By Kathleen Bianco, J.D.
An entity that acquired substantially all of a manufacturer’s assets associated with the production of a hip replacement system was not liable as a successor to the original manufacturer for product liability claims arising from alleged defects in the system, a federal district court in the state of Washington held in a decision granting the purchasing company’s motion for summary judgment. In reaching this conclusion, the court determined that there was no evidence to support application of the product line exception to the general rule of successor corporation non-liability (Gentle v. Portland Orthopaedics, February 7, 2018, Peterson, R.).
In January 2009, the patient received an M-Cor Modular Hip System during a hip replacement surgery. At some later time, the patient and his wife filed a product liability action against various manufacturers and sellers of the hip replacement system alleging claims of negligence, breach of warranty, negligent misrepresentation, and fraud. Three of the defendants, Mirpo US, Inc., Maxx Orthopedics, Inc., and Maxx Health Inc, filed motions for summary judgment, arguing that they were not liable under any successor liability theory. The patient and his wife conceded that Maxx Orthopedics, Inc. and Maxx Health Inc. were not liable for their injuries and damages, but argued that Mirpo US was subject to liability under the product line liability rule, which is an exception to the general rule that a purchaser of a company’s assets does not, by reason of the purchase, become liable for the debts and liabilities of the seller under Washington law.
Corporate structure. The hip implant at issue was designed and manufactured by Portland Orthopaedics Ltd, which entered into receivership in December 2008. The Singapore parent of Mipro, US purchased the M-Cor product line and other items related to the product. Later, the Singapore parent entered into a subsidiary agreement with Mipro US pursuant to which the latter became the spec manufacturer of record for the M-Cor Hip System product line in the United States from April 2009 until December 2015.
Successor liability. Upon review of Washington law, the court found that successor liability did not apply to liability arising out of the patient’s claims. The court noted that there are four common-law exceptions whereby successor liability is assumed: (1) the successor corporation either expressly or impliedly agrees to assume the predecessor’s liabilities; (2) the transaction is a de facto merger; (3) the successor may be considered a mere continuation of the predecessor; or, (4) the transaction is fraudulent. While none of the four traditional exceptions apply to Mipro, Washington recognized another exception related to the production of a predecessor’s product line.
The Washington Supreme Court found in Martin v. Abbott Laboratories, 102 Wash.2d 581, 609 (1984) that this traditional rule of non-liability and the four exceptions to it failed to prevent inequitable results in products liability cases—i.e., products liability plaintiffs were left without remedy. Therefore, the Washington high court adopted another exception to the rule of non-liability—the "product line" exception—specifically to protect products liability plaintiffs. Under this exception, a transferee will assume the liabilities of the transferor if it: (1) has acquired substantially all the transferor’s assets, leaving no more than a mere corporate shell; (2) is holding itself out to the general public as a continuation of the transferor by producing the same product line under a similar name; and (3) is benefitting from the goodwill of the transferor. The policy justifications for the exception necessitated the transfer of substantially all of the predecessor’s assets to the successor corporation as a prerequisite to imposing liability on the successor.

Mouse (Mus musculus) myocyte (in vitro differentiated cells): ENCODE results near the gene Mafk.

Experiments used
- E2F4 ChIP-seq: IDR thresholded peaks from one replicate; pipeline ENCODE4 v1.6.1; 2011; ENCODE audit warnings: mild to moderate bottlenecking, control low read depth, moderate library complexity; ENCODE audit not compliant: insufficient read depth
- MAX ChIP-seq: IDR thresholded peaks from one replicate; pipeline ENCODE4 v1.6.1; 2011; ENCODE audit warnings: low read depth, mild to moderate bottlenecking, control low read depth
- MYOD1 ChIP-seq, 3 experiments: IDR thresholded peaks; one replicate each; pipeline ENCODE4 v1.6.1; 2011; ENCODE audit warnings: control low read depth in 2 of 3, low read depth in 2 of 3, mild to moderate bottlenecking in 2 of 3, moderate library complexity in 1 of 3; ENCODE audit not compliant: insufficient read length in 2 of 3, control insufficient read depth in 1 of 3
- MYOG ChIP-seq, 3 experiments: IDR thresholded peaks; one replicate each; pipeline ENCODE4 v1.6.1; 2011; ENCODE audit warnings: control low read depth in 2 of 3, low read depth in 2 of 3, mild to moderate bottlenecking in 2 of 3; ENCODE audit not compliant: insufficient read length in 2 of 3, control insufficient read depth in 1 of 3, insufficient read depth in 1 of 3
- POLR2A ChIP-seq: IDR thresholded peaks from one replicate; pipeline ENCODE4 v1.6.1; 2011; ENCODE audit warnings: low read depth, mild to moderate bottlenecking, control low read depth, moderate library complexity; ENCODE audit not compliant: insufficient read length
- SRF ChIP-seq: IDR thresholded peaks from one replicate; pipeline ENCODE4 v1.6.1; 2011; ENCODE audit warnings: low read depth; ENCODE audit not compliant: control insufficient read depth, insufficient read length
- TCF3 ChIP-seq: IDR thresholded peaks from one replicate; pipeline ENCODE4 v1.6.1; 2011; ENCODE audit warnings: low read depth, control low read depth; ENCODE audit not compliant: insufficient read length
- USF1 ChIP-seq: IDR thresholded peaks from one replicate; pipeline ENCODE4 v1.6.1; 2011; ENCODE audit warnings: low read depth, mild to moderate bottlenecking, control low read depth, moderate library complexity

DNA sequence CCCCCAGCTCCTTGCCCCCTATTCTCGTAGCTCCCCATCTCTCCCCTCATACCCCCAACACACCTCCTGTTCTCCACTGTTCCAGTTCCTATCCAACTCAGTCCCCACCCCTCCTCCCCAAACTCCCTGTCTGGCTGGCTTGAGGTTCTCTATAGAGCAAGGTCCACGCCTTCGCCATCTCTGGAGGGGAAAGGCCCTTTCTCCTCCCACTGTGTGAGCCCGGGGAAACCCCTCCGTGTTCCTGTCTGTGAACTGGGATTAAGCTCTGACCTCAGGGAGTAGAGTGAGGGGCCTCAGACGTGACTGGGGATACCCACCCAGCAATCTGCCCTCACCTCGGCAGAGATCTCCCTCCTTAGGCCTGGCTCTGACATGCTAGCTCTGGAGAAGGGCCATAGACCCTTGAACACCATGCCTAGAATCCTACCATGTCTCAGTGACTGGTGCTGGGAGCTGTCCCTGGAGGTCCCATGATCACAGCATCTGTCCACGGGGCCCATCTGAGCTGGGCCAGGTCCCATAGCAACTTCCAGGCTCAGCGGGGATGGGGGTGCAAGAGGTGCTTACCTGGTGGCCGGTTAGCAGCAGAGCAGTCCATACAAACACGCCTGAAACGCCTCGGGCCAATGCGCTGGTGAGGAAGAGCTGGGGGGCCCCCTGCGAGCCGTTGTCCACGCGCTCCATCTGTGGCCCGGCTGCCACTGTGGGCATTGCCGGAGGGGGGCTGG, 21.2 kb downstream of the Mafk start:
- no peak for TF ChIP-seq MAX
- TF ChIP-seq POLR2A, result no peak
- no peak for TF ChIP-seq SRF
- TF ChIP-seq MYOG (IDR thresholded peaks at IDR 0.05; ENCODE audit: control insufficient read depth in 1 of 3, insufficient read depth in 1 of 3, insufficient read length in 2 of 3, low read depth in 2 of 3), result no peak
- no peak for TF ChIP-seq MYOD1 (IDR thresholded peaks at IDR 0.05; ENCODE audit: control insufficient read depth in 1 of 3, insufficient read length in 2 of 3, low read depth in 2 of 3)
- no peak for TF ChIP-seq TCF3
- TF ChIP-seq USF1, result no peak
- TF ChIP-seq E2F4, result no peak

Product line exception. After reviewing the evidence and arguments presented by the parties, the court found that the product line exception was not applicable to the case at hand. First of all, the court determined that in order to assert product line liability, the patient was required to show that he had no remedy via the predecessor corporation and that the successor corporation contributed to the unavailability of the predecessor corporation as a remedy source. The court opined that the patient failed to establish the required causation element. Nonetheless, the court held that even if the patient had shown causation, the successor corporation had acquired only one single product line and not all or substantially all of the predecessor company’s assets. Finally, the court concluded that the successor entity had not benefitted from the goodwill of the predecessor. Based on the evidence, the court held that the patient had failed to demonstrate the essential elements needed to invoke product line liability. Consequently, the alleged successor entity was entitled to summary judgment.
The case is No. 2:16-CV-121-RMP.
Attorneys: Patrick K. Fannin (Patrick K. Fannin, Attorney at Law) for Travis Gentle. Jeffrey Singer (Segal McCambridge Singer & Mahoney Ltd.) for Symmetry Medical Inc. d/b/a Symmetry Medical Othy.
Companies: Portland Orthopaedics Ltd.; Portland Orthopaedics Inc.; Symmetry Medical Inc. d/b/a Symmetry Medical Othy
MainStory: TopStory SCLIssuesNews MedicalDevicesNews WashingtonNews
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